Each FOXSports.com fantasy contributor shared three-to-five fantasy baseball sleepers to keep an eye on heading into owners’ fantasy baseball drafts. Over the next two months, expect several updates to our positional fantasy baseball third base rankings.
Pedro Alvarez, PIT – Pittsburgh’s hot corner has his vices (30.7 whiff rate, an underwhelming .244 batting mark, playing in pitcher-friendly PNC Park), yet for his projected draft position, hard to argue Alvarez’s value. His 30 bombs were second-best among third basemen on the Senior Circuit, and Alvarez’s line of .274/.352/.518 over the final 94 games illustrate the Pirate basher is not a severe detriment to average and on-base categories. Alvarez will be just 26 on Opening Day, and with Andrew McCutchen, Neil Walker and Garrett Jones slotted in front of him, the ribbie opportunities should be bountiful. If he can replicate his raking from mid-June on, owners will be bragging about their Alvarez selection come fall.
Mike Moustakas, KC – The man known as “Moose” was not stellar in his first full season in the majors, posting a pedestrian line of .242/.296/.412 in 614 plate appearances. Moustakas did manage 20 long balls; alas, this number loses some of its luster when factoring the Royals third baseman hit just five homers in the second half.
However, Moustakas is just 24 years old, and there’s a lot to like about the No. 2 overall selection in the 2007 MLB Draft. His 16.4 line-drive percentage was remarkably low given his past performance in the minors, and could be a threat to hit .300 if he can cut down on the amount of fly balls. Ranked in the lower teens at his position in most preseason rankings, Moustakas has top-10 potential operating in the heart of a formidable Kansas City lineup.
Michael Young, PHI – We tend to view fantasy dark horses as fledgling stars or prodigies, yet a vital aspect of the sleeper component are well-known or aging commodities falling through the cracks. Case in point: Young, who is on the outside of the position’s top-10 ranking despite owning a .304 batting average over the last four seasons. Granted, the eight-time All-Star showed signs of corrosion last campaign, and turning 37 in the fall, we certainly don’t envision a significant revival in his new Philadelphia digs. However, Young was better than his .277 average indicated, evidenced by a 22.9 line-drive percentage. Projected to bat fifth in the Phillies’ order, Young could see an uptick in RBI if (and this is a major asterisk) Chase Utley and Ryan Howard remain healthy. At worst, managers are receiving a proven product at a discounted price in Young.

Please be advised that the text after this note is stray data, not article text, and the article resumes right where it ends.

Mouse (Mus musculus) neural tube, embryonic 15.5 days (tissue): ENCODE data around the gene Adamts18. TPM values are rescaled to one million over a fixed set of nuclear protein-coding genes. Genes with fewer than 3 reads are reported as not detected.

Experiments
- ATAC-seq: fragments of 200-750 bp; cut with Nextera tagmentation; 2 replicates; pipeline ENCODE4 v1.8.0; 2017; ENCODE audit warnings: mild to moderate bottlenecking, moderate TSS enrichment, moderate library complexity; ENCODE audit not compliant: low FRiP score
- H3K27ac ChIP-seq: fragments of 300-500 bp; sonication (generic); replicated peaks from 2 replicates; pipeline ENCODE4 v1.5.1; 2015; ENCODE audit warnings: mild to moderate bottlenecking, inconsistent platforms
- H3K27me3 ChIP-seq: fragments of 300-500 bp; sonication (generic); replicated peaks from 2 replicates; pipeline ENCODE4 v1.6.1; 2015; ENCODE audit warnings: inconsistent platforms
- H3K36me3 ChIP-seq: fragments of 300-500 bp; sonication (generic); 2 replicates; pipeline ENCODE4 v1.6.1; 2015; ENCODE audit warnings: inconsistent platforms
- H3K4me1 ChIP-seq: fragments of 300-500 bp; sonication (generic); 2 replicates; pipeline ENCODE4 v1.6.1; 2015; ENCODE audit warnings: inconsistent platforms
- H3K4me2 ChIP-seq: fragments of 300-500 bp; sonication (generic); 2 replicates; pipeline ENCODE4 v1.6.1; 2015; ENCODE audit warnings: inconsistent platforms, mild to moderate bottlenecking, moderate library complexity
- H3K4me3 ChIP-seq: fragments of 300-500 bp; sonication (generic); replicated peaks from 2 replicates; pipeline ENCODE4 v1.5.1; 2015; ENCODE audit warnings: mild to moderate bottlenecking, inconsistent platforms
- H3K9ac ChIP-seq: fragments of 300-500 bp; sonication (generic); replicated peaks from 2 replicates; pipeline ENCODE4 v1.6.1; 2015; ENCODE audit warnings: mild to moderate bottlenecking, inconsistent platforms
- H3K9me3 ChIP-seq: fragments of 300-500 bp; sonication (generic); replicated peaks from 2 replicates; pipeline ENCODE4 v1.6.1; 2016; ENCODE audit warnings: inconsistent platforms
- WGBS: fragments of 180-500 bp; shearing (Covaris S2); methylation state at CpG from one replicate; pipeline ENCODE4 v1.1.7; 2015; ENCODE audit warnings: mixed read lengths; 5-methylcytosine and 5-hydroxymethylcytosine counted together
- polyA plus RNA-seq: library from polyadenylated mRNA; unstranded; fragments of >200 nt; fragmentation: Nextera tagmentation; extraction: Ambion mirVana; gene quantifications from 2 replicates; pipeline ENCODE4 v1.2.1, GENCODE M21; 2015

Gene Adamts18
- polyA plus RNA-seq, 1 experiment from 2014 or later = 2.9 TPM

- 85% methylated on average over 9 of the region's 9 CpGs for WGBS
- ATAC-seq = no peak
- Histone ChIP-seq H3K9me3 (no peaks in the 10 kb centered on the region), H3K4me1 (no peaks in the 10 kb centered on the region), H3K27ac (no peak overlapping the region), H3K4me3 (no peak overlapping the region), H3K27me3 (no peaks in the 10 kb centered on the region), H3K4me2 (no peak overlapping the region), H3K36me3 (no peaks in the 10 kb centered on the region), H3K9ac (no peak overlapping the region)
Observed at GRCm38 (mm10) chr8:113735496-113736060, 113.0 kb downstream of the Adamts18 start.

Todd Frazier, CIN– You might remember Frazier as the guy who hit a bunch of home runs last season, but got benched too often in favor of the mummified Scott Rolen. Frazier has the everyday hot corner job in Cincinnati this year, so should we expect him to improve on 19 homers in 422 at bats? Maybe a little, and if he does, he could hit close to 30 bombs. He’s been lasting a long time in early drafts.
Trevor Plouffe, MIN– Plouffe exploded last year with 11 June homers, and finished the season with a total of 24 after slumping in the second half. Some people think Plouffe’s breakout was a fluke, but his minor-league track record suggests that the power was real, and a very unlucky BABIP (.243) tells us that his .235 batting average is likely to rise to acceptable levels. Plouffe isn’t being picked in many mixed-league drafts, and that’s a mistake.
Matt Carpenter, STL– Carpenter has a history of strong batting averages in the minors, along with double-digit homer power. He’s an interesting option for daily lineup leagues, because he’s been working at second base during the offseason, and has a decent chance to beat out Daniel Descalso for the job. If that happens, Carpenter figures to have dual eligibility before the end of April.